The plain façade is largely compensated for by the polish of the interior of the building. The whiteness of the stone, accentuated by recent restoration work, the imposing dimensions of the nave and the aisles and the effect of the immense inner column create a Gothic atmosphere inside the cathedral.
Inside the cathedral are the tomb of Francis II, Duke of Brittany and of his wife Marguerite de Foix, the (parents of Anne of Brittany), made at the beginning of the 16th century by Michel Colombe and Jean Perréal. The cathedral also houses the cenotaph of General de Lamoricière, a monument set up in 1878 in papal homage to him.
In front of the cathedral, on 5 September 1661, on the order of Louis XIV, Nicolas Fouquet was arrested by d'Artagnan.References:
The Broch of Gurness is an Iron Age broch village. Settlement here began sometime between 500 and 200 BC. At the centre of the settlement is a stone tower or broch, which once probably reached a height of around 10 metres. Its interior is divided into sections by upright slabs. The tower features two skins of drystone walls, with stone-floored galleries in between. These are accessed by steps. Stone ledges suggest that there was once an upper storey with a timber floor. The roof would have been thatched, surrounded by a wall walk linked by stairs to the ground floor. The broch features two hearths and a subterranean stone cistern with steps leading down into it. It is thought to have some religious significance, relating to an Iron Age cult of the underground.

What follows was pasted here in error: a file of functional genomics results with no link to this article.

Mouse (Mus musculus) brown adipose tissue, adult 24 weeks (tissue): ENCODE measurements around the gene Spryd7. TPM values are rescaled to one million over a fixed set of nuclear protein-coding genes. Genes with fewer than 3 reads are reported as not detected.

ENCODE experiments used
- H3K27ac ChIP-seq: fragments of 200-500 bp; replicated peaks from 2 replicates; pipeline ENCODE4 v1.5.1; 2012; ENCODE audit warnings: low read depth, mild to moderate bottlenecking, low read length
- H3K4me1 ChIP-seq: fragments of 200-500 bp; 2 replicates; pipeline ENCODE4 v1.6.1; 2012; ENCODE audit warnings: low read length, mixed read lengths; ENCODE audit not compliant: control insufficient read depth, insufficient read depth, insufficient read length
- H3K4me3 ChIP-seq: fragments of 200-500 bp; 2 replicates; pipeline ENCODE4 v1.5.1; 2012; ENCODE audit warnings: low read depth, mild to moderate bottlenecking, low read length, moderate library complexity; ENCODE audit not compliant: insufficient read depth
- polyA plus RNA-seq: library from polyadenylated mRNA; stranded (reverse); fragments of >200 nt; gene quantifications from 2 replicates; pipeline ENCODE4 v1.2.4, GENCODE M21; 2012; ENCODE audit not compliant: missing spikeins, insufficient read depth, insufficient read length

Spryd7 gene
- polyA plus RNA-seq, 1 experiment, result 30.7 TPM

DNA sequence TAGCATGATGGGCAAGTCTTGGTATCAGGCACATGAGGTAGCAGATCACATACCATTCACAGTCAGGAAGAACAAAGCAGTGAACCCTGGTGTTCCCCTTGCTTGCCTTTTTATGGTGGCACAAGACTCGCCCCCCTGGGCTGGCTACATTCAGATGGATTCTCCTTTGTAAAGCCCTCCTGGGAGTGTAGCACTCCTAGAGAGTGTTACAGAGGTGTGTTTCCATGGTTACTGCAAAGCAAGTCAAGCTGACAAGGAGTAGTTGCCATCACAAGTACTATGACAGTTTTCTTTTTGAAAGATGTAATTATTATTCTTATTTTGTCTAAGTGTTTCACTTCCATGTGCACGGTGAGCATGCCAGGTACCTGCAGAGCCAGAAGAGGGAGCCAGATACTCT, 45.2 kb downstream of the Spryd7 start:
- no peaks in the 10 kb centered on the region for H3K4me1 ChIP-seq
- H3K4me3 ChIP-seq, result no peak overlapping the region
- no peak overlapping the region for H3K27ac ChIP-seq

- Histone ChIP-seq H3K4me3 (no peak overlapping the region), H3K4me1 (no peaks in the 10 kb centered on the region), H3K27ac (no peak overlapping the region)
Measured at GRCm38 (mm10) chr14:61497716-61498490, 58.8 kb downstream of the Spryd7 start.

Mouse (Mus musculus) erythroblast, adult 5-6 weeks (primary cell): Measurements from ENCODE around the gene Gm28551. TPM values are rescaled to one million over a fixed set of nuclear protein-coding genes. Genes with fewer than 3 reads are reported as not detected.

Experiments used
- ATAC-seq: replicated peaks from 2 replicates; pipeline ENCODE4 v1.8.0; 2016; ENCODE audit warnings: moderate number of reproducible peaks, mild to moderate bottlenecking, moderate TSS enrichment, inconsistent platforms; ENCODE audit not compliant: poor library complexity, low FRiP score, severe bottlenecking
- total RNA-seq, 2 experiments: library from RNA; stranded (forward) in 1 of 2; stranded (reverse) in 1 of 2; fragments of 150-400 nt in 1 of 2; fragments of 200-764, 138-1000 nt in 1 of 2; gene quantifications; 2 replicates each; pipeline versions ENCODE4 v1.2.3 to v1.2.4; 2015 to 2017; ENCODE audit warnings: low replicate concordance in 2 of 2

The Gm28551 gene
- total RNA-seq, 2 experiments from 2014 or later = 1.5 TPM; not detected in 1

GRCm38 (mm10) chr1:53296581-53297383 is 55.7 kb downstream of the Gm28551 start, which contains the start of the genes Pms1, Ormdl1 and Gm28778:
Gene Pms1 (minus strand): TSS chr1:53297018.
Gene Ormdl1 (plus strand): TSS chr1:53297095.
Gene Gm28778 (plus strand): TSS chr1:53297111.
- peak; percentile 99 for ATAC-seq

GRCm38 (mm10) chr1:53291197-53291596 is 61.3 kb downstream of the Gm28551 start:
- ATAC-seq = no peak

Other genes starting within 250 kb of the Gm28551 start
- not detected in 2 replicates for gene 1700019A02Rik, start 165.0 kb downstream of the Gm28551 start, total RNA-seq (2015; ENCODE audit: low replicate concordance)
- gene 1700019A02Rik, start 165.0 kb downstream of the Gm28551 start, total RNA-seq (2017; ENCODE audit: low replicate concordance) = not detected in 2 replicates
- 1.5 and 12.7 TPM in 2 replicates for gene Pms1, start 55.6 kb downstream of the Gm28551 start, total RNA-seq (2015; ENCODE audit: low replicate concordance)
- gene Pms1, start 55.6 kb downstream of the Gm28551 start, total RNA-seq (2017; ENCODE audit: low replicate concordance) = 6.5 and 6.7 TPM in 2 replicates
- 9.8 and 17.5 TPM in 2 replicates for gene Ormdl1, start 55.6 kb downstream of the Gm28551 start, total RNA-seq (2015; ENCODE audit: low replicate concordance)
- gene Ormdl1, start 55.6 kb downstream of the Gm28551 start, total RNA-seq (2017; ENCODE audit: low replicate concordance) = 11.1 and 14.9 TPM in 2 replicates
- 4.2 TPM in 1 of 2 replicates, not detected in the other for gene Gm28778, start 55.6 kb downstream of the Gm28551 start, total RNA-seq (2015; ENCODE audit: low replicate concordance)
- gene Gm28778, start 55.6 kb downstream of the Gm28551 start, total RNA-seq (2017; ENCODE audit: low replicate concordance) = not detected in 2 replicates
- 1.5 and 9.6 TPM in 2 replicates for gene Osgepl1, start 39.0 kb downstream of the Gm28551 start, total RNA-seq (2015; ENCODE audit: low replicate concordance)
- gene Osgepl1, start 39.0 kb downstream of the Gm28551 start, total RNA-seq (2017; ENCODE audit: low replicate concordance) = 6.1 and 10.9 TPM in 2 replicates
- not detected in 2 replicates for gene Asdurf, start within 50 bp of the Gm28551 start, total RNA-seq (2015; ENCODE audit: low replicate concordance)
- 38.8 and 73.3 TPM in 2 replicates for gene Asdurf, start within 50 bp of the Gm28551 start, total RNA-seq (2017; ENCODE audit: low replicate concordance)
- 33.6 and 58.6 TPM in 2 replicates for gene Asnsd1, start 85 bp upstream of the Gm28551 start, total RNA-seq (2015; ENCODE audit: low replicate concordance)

The remains of the central tower are up to 3.6 metres high, and the stone walls are up to 4.1 metres thick. The tower was likely inhabited by the principal family or clan of the area but also served as a last resort for the village in case of an attack.
The broch continued to be inhabited while it began to collapse and the original structures were altered. The cistern was filled in and the interior was repartitioned. The ruin visible today reflects this secondary phase of the broch's use.
The site is surrounded by three ditches cut out of the rock with stone ramparts, encircling an area of around 45 metres diameter. The remains of numerous small stone dwellings with small yards and sheds can be found between the inner ditch and the tower. These were built after the tower, but were a part of the settlement's initial conception. A 'main street' connects the outer entrance to the broch. The settlement is the best-preserved of all broch villages.
Pieces of a Roman amphora dating to before 60 AD were found here, lending weight to the record that a 'King of Orkney' submitted to Emperor Claudius at Colchester in 43 AD.
At some point after 100 AD the broch was abandoned and the ditches filled in. It is thought that settlement at the broch continued into the 5th century AD, the period known as Pictish times. By that time the broch was not used anymore and some of its stones were reused to build smaller dwellings on top of the earlier buildings. Until about the 8th century, the site was just a single farmstead.
In the 9th century, a Norse woman was buried at the site in a stone-lined grave with two bronze brooches and a sickle and knife made from iron. Other finds suggest that Norse men were buried here too.